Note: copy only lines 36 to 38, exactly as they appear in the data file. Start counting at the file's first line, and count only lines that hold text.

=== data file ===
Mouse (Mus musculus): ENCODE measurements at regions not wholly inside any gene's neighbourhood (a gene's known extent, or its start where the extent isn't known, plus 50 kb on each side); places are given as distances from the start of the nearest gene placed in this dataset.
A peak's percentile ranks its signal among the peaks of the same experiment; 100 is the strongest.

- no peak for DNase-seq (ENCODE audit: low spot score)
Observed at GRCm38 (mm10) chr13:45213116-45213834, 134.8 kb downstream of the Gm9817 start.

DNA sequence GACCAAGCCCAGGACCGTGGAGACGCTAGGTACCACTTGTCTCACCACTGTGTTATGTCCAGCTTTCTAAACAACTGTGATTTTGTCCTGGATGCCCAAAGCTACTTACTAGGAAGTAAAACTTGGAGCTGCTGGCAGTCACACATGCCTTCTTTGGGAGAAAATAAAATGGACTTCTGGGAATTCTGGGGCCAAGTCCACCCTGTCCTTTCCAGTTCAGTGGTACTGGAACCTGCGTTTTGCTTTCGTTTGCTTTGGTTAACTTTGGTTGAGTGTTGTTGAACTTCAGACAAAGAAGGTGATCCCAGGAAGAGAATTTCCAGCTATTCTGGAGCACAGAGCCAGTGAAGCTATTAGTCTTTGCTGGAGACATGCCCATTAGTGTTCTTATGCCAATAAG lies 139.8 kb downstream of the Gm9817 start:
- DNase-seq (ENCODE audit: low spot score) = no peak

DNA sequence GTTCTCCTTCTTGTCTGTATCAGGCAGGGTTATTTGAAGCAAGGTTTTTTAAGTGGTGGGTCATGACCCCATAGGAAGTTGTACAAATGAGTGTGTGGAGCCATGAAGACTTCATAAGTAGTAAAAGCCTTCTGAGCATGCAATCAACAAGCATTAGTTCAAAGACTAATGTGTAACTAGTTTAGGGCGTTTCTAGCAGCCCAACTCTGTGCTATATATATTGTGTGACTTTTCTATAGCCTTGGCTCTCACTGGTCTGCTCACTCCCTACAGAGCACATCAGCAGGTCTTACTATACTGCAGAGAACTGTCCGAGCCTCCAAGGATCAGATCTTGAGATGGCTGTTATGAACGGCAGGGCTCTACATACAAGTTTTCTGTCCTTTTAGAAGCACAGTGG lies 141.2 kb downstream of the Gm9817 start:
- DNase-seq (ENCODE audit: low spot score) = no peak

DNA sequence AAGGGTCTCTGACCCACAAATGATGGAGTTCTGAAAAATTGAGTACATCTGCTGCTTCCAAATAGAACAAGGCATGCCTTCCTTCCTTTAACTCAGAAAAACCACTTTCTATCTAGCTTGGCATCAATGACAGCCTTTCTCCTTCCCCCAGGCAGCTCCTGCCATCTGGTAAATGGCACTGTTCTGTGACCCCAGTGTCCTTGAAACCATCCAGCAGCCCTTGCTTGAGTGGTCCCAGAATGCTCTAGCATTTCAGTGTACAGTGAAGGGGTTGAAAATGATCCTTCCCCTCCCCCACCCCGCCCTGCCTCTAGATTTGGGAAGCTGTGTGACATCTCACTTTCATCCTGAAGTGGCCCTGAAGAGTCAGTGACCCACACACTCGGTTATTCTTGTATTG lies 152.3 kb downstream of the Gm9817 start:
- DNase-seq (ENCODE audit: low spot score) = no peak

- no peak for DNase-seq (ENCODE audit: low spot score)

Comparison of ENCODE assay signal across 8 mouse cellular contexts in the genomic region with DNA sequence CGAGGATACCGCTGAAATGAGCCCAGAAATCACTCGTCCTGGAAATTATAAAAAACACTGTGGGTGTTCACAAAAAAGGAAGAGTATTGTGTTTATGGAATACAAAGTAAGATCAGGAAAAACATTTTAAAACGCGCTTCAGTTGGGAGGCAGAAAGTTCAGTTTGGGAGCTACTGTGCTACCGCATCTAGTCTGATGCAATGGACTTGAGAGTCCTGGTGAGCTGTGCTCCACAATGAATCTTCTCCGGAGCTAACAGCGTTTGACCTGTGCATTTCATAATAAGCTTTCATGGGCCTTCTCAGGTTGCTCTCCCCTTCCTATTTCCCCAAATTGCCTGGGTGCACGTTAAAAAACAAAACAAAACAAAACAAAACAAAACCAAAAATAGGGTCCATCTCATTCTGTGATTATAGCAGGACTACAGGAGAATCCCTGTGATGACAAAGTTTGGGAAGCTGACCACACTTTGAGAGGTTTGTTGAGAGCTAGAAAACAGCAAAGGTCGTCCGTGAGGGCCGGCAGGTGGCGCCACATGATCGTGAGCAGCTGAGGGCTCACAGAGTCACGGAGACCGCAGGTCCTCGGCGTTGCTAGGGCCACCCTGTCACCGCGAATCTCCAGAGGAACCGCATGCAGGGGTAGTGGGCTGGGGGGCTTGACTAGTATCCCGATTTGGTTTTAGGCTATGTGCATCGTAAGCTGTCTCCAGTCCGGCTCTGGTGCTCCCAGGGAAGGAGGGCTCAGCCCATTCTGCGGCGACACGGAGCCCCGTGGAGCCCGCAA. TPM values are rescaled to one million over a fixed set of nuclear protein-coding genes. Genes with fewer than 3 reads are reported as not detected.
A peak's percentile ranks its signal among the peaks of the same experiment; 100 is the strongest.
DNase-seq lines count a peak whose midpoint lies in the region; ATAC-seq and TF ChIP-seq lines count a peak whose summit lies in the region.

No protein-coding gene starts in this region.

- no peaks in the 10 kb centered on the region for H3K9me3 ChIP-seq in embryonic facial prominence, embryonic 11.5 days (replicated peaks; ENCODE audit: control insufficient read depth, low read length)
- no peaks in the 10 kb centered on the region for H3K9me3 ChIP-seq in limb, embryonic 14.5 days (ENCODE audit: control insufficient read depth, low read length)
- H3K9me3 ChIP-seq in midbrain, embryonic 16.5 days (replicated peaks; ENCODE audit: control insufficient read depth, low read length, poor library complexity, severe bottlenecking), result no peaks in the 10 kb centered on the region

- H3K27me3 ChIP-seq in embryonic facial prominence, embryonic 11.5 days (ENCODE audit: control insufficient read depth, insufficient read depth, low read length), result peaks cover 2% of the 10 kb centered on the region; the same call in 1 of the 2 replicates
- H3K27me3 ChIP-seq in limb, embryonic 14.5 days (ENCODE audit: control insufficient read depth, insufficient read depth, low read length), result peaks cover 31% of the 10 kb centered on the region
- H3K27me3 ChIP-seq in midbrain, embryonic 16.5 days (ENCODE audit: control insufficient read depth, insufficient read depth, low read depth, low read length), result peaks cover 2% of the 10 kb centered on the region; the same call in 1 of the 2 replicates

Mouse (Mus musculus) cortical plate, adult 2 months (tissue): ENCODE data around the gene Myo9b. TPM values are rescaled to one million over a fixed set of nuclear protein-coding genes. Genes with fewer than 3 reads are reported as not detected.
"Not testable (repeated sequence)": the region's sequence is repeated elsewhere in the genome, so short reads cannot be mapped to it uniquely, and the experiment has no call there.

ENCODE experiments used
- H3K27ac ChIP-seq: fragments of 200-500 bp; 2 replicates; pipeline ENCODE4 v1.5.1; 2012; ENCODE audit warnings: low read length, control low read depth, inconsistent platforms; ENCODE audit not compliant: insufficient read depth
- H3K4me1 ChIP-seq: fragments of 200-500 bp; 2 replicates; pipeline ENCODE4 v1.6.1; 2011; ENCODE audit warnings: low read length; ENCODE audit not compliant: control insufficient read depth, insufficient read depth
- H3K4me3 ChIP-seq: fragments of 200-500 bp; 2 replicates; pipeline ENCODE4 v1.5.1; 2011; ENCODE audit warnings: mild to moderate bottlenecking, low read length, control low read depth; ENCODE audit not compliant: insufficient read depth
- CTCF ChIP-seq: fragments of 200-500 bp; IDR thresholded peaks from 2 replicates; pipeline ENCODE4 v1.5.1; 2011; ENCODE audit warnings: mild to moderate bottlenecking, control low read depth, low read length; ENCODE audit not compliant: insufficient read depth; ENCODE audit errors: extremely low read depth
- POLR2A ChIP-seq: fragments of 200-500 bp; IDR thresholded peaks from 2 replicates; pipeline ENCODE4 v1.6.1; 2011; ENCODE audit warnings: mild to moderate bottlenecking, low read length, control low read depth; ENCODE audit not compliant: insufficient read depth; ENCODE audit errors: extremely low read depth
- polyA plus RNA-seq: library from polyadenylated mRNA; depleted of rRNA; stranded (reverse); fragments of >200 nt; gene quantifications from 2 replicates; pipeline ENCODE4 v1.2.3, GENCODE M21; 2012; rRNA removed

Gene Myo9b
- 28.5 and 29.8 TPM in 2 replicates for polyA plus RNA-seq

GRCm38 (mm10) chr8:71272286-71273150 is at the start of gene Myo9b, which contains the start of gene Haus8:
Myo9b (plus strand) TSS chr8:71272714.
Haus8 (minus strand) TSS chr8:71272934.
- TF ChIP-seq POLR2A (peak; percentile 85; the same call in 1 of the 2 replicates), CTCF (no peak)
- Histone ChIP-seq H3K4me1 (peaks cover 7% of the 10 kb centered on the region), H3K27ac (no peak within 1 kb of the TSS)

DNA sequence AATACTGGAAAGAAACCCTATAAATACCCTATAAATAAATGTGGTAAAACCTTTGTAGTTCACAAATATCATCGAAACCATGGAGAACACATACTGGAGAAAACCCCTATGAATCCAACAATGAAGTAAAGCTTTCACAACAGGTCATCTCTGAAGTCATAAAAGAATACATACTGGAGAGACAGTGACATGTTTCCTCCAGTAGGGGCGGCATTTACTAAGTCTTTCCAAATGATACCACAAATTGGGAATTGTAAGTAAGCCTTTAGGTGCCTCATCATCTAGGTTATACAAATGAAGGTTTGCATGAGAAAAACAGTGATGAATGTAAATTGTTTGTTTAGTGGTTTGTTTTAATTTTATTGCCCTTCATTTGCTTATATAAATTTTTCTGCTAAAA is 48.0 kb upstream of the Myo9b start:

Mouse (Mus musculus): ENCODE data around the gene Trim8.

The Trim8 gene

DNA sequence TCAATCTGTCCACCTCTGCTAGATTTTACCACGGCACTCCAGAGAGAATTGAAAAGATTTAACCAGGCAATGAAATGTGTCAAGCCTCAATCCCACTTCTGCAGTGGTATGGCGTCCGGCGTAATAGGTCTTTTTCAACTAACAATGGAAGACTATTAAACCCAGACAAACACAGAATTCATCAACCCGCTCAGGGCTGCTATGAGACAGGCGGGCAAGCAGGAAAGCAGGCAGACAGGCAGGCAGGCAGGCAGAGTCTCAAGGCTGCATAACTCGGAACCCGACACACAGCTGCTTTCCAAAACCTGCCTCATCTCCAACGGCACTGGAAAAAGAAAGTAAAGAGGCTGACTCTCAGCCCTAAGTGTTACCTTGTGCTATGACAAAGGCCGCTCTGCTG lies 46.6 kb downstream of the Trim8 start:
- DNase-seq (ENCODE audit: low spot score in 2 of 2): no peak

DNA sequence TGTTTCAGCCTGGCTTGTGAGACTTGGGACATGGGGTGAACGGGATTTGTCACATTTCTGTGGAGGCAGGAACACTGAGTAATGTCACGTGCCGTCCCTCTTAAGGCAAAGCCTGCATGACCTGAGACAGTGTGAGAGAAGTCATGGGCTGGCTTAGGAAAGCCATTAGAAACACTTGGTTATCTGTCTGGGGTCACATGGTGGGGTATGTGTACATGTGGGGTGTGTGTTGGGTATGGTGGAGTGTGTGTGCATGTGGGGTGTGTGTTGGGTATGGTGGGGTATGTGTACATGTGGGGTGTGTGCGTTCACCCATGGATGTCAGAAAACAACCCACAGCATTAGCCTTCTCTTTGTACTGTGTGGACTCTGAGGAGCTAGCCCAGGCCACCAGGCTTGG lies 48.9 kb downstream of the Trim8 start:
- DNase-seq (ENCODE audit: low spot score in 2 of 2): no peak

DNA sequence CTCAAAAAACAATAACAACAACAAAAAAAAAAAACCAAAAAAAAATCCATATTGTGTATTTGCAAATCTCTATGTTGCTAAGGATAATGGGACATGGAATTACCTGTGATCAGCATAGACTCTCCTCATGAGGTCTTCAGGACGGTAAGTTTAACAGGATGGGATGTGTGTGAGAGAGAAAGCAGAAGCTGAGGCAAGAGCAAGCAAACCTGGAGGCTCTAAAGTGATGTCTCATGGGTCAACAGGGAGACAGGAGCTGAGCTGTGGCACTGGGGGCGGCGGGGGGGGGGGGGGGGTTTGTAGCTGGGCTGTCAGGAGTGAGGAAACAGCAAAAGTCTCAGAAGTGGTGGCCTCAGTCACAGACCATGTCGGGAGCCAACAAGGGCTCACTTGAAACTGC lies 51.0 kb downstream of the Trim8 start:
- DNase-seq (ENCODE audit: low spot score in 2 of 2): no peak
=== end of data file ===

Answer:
- TF ChIP-seq POLR2A (peak; percentile 85; the same call in 1 of the 2 replicates), CTCF (no peak)
- Histone ChIP-seq H3K4me1 (peaks cover 7% of the 10 kb centered on the region), H3K27ac (no peak within 1 kb of the TSS)

DNA sequence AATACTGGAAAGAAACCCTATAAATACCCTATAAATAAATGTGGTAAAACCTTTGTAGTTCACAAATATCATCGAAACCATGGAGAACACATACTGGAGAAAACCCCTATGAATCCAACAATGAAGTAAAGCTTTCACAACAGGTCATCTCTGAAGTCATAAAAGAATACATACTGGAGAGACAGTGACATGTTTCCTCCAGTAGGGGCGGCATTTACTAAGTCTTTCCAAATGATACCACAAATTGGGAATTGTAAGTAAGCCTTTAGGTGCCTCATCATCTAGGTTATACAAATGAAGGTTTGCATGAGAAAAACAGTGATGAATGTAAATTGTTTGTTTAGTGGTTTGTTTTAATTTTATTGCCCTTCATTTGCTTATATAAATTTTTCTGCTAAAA is 48.0 kb upstream of the Myo9b start: